On the employee side, for example, DAPs can help insurers to manage challenges of a frequently changing workforce by making it easier for employees to get to grips with new digital applications. With the likes of  guided walk-throughs and task lists, which help employees through each step they need to know and just-in-time nudges to reduce policy administration, claim, or underwriting processing times, employees are more efficient and technology adoption is streamlined and accelerated. Easy to integrate into existing systems, DAPs can be used to not only train and onboard new employees but also upskill veteran workers, training the workforce as a whole on the latest technologies being used across the industry. As a result, everyone from underwriters, claims, and service representatives will better understand insurance tools that will enable them to be more productive and better deliver customer experiences leading to better business outcomes. Indeed, from the customer perspective, DAPs can enable companies in the insurance industry to keep CX positive and smooth. Firstly, by training on near real-life scenarios and secondly, by being able to more easily navigate applications, processes and systems internally, customer service representatives will be able to spend more time and focus on the customer and on resolving their queries, without being hindered by technological hurdles. For example, errors made in policy or claims processing can be reduced if employees can use self-help elements of DAPs to mitigate issues and solve queries themselves, in real-time. As a result, customers will be happier with their service, and more likely to stay loyal to that brand.

Customer-facing platforms can also be improved using DAPs. Typically, legacy apps whether on our phones or online, can make it difficult for users to complete their tasks, leaving them frustrated. With DAP user-specific content and just-in-time support, such as pop-ups, automated walk-throughs and user guides for every part of the user journey, customers can experience a smoother journey and have their queries and issues resolved more efficiently..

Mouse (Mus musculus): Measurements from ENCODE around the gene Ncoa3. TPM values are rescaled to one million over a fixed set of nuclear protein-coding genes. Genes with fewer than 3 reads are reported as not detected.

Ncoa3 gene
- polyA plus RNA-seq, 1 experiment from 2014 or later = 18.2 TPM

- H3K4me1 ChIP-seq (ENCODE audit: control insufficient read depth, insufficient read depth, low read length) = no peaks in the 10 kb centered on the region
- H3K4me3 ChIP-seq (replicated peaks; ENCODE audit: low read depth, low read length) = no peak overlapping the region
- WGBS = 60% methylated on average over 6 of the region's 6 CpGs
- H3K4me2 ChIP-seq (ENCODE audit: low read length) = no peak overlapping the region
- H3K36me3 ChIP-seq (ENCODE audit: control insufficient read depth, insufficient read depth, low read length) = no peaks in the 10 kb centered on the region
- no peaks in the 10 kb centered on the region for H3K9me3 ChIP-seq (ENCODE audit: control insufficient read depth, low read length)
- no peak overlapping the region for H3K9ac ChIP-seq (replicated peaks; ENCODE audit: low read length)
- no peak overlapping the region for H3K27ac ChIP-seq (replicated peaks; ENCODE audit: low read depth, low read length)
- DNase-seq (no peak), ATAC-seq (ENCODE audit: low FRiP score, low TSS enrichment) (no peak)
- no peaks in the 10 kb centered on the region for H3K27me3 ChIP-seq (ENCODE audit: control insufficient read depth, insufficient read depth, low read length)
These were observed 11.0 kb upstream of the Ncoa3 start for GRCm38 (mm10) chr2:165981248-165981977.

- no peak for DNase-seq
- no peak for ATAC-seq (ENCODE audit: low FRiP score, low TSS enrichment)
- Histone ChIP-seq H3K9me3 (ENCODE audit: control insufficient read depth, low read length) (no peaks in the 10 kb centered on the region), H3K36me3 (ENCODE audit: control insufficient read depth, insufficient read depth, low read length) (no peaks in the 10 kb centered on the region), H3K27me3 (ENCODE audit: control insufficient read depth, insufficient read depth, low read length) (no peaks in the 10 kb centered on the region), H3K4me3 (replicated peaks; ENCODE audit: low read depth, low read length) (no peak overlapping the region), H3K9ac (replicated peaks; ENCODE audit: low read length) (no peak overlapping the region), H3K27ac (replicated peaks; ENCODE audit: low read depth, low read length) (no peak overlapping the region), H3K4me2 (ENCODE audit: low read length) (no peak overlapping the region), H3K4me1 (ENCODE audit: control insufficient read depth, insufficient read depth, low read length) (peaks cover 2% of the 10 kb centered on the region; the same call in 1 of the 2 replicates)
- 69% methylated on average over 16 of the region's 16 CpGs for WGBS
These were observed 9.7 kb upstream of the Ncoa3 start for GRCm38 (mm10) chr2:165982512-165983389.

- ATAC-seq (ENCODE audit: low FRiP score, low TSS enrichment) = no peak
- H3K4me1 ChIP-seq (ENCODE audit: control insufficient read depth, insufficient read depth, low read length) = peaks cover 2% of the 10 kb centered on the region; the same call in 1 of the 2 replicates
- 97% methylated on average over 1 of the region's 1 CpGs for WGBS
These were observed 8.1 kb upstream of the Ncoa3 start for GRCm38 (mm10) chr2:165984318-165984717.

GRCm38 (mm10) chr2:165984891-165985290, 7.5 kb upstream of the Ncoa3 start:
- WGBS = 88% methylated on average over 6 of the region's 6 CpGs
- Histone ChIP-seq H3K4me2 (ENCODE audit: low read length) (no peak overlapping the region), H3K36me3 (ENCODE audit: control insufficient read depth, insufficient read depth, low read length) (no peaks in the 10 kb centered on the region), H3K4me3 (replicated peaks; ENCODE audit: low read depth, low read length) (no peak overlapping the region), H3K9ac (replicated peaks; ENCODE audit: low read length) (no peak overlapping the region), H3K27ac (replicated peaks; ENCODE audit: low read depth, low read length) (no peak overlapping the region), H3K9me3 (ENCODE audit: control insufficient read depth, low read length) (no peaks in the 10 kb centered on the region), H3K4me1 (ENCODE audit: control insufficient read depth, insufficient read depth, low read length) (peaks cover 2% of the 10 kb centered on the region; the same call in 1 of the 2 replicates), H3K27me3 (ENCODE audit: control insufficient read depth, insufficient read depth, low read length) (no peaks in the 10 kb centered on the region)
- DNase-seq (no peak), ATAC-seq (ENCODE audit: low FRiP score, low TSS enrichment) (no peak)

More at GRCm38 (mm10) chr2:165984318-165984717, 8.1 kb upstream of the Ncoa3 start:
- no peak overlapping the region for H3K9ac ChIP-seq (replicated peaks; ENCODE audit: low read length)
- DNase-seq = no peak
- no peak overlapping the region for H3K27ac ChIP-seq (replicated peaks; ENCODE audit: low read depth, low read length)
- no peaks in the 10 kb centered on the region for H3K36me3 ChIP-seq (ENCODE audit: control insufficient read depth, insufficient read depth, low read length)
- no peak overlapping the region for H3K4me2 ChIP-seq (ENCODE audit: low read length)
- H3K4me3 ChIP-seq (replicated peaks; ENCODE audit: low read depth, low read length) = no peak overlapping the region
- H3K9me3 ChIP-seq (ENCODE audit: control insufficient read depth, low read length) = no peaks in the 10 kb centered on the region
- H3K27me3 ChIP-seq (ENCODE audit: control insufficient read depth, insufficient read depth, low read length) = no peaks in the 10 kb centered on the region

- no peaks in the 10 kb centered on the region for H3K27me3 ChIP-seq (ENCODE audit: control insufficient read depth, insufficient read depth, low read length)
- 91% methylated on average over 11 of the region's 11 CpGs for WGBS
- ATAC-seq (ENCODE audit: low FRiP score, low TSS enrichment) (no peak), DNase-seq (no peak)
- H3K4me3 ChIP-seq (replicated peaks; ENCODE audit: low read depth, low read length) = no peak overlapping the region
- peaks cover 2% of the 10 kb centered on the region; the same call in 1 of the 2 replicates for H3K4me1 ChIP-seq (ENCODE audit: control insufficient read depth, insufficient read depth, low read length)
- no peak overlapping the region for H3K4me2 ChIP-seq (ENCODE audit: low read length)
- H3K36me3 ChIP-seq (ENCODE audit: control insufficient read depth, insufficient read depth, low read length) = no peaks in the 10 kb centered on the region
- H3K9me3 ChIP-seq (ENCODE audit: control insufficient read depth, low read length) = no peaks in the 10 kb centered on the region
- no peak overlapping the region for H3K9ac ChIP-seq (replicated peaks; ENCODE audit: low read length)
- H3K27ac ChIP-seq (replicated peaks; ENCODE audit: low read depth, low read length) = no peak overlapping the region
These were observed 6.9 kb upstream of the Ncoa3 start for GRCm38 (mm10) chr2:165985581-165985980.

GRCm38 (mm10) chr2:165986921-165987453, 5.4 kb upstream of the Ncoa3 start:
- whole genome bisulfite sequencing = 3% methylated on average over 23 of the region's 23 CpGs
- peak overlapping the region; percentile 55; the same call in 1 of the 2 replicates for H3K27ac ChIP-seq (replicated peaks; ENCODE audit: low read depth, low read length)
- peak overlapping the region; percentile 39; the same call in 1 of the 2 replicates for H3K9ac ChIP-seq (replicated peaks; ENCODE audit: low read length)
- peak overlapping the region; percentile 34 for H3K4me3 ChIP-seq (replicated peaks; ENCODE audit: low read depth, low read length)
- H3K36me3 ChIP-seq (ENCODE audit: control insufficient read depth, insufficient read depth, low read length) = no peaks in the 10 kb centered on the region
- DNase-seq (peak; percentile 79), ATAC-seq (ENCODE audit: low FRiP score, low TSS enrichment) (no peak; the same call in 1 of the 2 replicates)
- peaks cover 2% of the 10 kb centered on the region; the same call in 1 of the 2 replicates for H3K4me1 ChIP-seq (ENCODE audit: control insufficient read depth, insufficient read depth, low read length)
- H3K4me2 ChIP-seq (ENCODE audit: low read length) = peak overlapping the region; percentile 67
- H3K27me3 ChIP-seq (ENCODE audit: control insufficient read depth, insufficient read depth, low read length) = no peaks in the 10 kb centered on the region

Drive efficiency and customer satisfaction

DAPs are already growing in popularity, with Gartner predicting that by 2025, “70% of organizations will use digital adoption solutions across the entire technology stack to overcome still insufficient application user experiences.”

So, now is the time for insurance providers to leverage this technology to facilitate their digital transformation plans. By ensuring their increasingly dispersed and digitalised workforce can use the latest applications to their full potential, and that their customer journey is as efficient and easy-to-use across the multiple channels customers expect, insurers will see huge benefits, from increased efficiencies to improved customer satisfaction.

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Are cyber insurance and incident response budgets the same thing?




Dominic Trott, head of strategy – UK, Orange Cyberdefense


Cyberattacks on businesses increased by 13% in 2021 compared to the previous year. Yet while it’s not necessarily the case that the number of bad actors is increasing, it is the scale on which they’re operating that has broadened exponentially.

In addition, the manner in which cyberattacks are being carried out has also evolved. While some cybercriminals hack for fun, the vast majority of malicious activity is, unsurprisingly, conducted for financial gain and targets organisations on the basis of two simple principles: first, where there is the most value to be targeted; and second, where the attacks are most likely to be successful.

It’s also likely that the full extent of the cybercrime landscape is hidden. Accurate data on the impact of cyberattacks is often hard to come by because, in many cases, the breached organisations are unaware of the full extent of the attack – or even that one took place. They might genuinely not know this information if they don’t have accurate oversight of their digital estate, or keep quiet for fear of incurring legal liabilities or causing reputational damage.